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I have a relative who isn’t the sharpest crayon in the box and who often speaks before they think. They have known about my milk allergy for 17 years, and yet we’ve had versions of this conversation over and over again.
“This is delicious. You should try this <food that is overflowing with milk ingredients>, Lydia!”
“No, thanks. You know I’m allergic to milk, Relative, and that food is filled with it.”
“Oh, a little bite won’t hurt you. You should take a break.”
“Yeah, that’s not how allergies work.”
“But it’s just one bite!”
Needless to say, pressuring someone to eat something you know will make them ill is awful advice.
In case anyone is concerned, I stopped eating or drinking anything this relative offered to me many years ago unless I’ve personally removed it from it’s factory-sealed package and can double-check the ingredients to make sure that a little bite is, indeed, safe for me.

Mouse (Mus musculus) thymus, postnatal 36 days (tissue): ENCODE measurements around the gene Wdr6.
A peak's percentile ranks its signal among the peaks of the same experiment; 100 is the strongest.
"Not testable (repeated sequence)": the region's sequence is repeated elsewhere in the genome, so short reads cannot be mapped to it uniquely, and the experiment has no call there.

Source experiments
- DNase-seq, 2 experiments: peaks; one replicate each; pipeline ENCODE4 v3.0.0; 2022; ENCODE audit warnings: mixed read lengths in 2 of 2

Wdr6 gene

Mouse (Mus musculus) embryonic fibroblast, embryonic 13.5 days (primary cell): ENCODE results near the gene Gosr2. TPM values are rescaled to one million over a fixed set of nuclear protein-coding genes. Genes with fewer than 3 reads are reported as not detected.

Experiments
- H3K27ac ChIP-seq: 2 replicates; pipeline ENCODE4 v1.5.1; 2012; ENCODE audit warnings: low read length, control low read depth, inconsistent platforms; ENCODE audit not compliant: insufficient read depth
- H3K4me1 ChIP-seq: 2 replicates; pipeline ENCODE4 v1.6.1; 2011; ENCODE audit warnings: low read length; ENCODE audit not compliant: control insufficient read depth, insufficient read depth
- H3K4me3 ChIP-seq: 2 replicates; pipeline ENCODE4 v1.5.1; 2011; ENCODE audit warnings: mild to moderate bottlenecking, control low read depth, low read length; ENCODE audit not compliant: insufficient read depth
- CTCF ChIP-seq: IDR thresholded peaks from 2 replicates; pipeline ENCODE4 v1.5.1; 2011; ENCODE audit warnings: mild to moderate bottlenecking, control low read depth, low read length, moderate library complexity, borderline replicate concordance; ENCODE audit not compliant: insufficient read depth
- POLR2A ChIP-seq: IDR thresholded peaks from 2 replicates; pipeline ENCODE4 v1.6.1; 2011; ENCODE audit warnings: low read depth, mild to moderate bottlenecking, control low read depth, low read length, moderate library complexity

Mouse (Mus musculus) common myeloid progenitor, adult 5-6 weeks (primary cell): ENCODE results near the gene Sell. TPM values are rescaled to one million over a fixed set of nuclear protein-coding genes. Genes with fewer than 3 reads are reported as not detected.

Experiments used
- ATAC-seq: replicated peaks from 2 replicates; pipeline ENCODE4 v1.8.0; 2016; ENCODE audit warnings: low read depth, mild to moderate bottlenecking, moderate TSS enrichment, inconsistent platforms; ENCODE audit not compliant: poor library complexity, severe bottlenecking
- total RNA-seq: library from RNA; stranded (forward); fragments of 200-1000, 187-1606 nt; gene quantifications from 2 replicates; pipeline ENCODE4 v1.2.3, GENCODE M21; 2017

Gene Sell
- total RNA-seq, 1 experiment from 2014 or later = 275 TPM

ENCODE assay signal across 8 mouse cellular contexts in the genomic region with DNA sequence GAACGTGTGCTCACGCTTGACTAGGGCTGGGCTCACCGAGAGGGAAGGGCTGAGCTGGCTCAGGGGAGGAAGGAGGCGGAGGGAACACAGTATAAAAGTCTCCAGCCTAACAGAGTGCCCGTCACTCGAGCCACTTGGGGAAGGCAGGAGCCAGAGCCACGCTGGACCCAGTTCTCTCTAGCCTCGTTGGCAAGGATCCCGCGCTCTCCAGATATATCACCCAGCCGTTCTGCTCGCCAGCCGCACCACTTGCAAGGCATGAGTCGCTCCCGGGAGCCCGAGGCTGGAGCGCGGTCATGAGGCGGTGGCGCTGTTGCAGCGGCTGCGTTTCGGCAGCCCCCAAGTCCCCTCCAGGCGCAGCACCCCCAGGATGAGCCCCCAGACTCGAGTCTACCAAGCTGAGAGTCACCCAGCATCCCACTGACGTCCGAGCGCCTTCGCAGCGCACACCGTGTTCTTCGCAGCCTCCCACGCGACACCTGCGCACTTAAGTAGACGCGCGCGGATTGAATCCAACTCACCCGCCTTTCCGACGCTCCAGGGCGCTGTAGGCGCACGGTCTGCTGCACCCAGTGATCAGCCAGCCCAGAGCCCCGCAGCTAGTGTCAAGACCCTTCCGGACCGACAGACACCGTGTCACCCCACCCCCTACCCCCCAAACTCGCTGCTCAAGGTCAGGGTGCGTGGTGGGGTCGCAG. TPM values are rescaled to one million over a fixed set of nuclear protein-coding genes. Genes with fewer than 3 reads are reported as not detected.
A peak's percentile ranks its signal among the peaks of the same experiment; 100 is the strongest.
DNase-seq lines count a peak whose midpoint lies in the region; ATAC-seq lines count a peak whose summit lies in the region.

And, yes, they have had allergies explained to them in many different ways at multiple times by a wide variety of folks, This isn’t a case of an otherwise reasonable person accidentally mistaking allergies for a mild food intolerance or simply disliking a certain ingredient. I’m understanding of genuine errors like that.
My relative has been given all of the medical facts about how allergies work and why repeated exposures can lead to life-threatening emergencies with no advance warning even if all of your previous reactions were mild enough to be treated at home.
Their illogical refusal to listen is one of many reasons why this person and I are rarely in the same vicinity and why I always keep my guard up and my allergy meds close by when I must be around them.
On a positive note, it does make for a funny story now that I have some emotional distance from those experiences and that person. Can you imagine how much easier life would be if we could all just “take a break” from any medical conditions we may have whenever it’s inconvenient or we feel like it? If only!